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Home > 2023 > Japan’s religious right resists marriage equality | Ernils Larsson

Mainstream, VOL 61 No 29, July 15, 2023

Japan’s religious right resists marriage equality | Ernils Larsson

Saturday 15 July 2023


by Ernils Larsson *

Marriage equality and LGBTQ+ rights have become widely discussed in Japan following the G7 summit [1] in Hiroshima and a recent decision in favour [2] of same-sex marriage by the Nagoya District Court. The movement for marriage equality is experiencing popular support not seen before, with numbers in favour of reform in popular polls [3] far surpassing those against, especially with younger generations [4].

Support for marriage equality is widespread [5] among Japan’s political parties, with the ruling conservative Liberal Democratic Party (LDP) being the only major party against reform. While the party sponsored a recent ‘LGBT understanding promotion bill’, by the time it was passed by both houses [6] the text had been diluted to the point [7] where members of Japan’s LGBTQ+ community considered it close to meaningless.

Among the factors contributing to the LDP’s reluctance to openly support the country’s LGBTQ+ community is the reliance of the LDP on support from conservative religious organisations. Japan does not have a popular conservative religious movement corresponding to evangelicalism in the United States, but the LDP has still maintained close ties especially to two organisations — the Unification Church and the Shinto Association for Spiritual Leadership.

The assassination of former prime minister Shinzo Abe in 2022 shed light on connections between [8] the LDP and the Unification Church. A number of prominent LDP politicians have utilised the church [9] in electoral work, and while it is unclear whether or not these individual politicians share the church’s beliefs, they pay lip-service to maintain support.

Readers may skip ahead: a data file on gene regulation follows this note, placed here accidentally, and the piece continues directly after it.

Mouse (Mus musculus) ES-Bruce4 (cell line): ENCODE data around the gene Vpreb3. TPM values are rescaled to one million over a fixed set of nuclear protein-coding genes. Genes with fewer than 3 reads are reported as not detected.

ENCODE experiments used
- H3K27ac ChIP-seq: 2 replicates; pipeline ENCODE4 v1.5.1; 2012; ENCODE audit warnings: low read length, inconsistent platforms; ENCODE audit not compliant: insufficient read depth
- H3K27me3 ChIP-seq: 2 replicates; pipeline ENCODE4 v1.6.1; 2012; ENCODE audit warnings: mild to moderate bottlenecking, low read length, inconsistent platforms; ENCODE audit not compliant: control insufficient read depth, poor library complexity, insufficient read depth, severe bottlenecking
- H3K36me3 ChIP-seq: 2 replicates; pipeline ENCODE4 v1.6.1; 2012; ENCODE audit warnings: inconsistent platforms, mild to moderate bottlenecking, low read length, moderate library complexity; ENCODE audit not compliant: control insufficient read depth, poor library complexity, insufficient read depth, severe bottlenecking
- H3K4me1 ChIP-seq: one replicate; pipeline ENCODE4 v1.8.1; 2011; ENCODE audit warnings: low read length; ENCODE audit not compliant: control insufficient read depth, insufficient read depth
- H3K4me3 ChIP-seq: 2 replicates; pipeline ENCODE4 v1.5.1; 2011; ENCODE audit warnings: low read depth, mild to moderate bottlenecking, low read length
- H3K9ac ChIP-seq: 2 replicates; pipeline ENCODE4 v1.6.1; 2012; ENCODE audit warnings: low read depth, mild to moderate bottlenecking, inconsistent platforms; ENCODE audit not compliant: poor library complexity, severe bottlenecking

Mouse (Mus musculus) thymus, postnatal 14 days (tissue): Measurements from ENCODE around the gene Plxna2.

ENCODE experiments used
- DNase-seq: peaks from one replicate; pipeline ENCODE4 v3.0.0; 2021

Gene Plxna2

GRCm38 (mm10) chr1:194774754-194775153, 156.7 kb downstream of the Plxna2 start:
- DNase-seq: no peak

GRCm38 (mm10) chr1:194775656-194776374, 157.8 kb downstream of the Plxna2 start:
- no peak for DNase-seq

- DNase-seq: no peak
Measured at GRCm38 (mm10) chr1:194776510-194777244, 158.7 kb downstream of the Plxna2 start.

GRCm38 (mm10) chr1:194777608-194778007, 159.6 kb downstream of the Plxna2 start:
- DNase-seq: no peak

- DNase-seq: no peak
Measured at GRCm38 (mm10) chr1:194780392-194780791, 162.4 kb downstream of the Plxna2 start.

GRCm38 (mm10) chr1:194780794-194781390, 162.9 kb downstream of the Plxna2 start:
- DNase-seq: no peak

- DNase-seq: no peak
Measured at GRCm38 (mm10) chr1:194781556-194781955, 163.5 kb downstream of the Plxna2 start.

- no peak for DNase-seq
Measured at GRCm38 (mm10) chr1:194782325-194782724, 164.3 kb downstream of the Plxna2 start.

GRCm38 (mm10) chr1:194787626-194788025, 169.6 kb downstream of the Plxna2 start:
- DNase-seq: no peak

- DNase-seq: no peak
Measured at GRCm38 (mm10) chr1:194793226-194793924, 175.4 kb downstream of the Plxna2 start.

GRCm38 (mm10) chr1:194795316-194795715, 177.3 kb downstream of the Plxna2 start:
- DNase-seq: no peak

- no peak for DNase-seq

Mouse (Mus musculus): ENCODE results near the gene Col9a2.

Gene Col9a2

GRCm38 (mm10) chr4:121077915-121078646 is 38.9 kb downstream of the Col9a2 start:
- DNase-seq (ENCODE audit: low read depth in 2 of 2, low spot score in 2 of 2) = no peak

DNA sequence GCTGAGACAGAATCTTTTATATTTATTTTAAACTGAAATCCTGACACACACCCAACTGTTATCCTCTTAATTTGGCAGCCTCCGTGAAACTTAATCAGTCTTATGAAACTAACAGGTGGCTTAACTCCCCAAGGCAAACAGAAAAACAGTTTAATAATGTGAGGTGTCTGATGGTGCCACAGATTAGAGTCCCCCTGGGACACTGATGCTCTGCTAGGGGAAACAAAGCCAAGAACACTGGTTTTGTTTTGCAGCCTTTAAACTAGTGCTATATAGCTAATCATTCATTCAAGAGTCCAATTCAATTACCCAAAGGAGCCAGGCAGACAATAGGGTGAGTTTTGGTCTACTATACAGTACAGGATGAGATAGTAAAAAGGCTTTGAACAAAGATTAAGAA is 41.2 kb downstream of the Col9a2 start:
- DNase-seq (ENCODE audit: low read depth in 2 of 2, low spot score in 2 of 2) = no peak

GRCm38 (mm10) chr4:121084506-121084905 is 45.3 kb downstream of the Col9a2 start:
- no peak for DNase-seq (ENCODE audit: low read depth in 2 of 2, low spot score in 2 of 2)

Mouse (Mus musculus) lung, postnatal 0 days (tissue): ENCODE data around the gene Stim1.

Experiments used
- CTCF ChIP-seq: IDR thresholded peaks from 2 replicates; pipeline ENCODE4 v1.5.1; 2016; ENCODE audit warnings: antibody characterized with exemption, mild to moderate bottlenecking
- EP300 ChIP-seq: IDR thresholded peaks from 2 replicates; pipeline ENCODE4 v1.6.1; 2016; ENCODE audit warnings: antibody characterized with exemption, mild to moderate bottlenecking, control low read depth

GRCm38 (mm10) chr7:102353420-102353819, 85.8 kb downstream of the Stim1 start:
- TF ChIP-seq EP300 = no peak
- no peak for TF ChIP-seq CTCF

LDP lawmakers have often expressed sympathy with the Unification Church in their opposition to marriage equality, with a number of lawmakers [10] at Unification Church events in opposition to marriage equality. The influence of the church [11] over LDP policymaking has had important implications for Japan’s policies on gender equality and LGBTQ+ rights.

While the LDP’s ties to the Unification Church have been mostly hidden from public view, the party maintains a more open relationship to organised Shrine Shinto [12], including the Association of Shinto Shrines, and its political branch, the Shinto Association for Spiritual Leadership. Shinto institutions have played a role in lobbying for a number of political reforms, including the ongoing attempt to revise the 1947 constitution [13].

Though the Shinto Association for Spiritual Leadership is outspoken on its views about traditional gender-roles, the organisation is not particularly focused on issues related to LGBTQ+ rights. The topic of marriage is often discussed in the Shinto Association for Spiritual Leadership’s publications, but mostly in connection to the question of retaining family names [14] after marriage.